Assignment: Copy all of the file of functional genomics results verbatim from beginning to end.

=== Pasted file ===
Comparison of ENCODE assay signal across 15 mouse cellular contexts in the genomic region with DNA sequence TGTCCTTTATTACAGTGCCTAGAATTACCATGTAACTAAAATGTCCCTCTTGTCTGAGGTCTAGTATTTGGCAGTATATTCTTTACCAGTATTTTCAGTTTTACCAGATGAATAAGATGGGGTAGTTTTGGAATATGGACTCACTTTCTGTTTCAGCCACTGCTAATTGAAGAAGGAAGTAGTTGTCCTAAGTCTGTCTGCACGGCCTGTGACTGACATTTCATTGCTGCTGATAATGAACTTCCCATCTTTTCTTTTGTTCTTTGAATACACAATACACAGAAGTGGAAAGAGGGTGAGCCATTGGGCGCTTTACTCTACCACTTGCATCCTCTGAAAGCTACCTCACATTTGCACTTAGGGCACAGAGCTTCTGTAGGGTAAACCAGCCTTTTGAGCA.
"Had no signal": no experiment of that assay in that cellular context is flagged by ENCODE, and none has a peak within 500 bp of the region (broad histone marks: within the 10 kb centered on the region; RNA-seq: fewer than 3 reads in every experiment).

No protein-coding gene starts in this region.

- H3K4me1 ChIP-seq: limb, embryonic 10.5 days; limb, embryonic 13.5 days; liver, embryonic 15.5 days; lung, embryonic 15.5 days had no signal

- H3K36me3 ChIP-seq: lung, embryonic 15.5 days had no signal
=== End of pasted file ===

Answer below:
Comparison of ENCODE assay signal across 15 mouse cellular contexts in the genomic region with DNA sequence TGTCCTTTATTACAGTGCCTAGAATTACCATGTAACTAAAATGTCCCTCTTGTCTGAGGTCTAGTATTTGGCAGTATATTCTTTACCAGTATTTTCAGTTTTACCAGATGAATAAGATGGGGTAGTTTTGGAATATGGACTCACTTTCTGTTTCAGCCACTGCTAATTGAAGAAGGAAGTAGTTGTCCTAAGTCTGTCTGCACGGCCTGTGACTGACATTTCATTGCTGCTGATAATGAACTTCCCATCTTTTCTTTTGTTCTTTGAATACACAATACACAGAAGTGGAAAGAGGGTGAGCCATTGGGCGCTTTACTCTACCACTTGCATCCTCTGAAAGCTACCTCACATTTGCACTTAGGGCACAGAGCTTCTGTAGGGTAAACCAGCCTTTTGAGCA.
"Had no signal": no experiment of that assay in that cellular context is flagged by ENCODE, and none has a peak within 500 bp of the region (broad histone marks: within the 10 kb centered on the region; RNA-seq: fewer than 3 reads in every experiment).

No protein-coding gene starts in this region.

- H3K4me1 ChIP-seq: limb, embryonic 10.5 days; limb, embryonic 13.5 days; liver, embryonic 15.5 days; lung, embryonic 15.5 days had no signal

- H3K36me3 ChIP-seq: lung, embryonic 15.5 days had no signal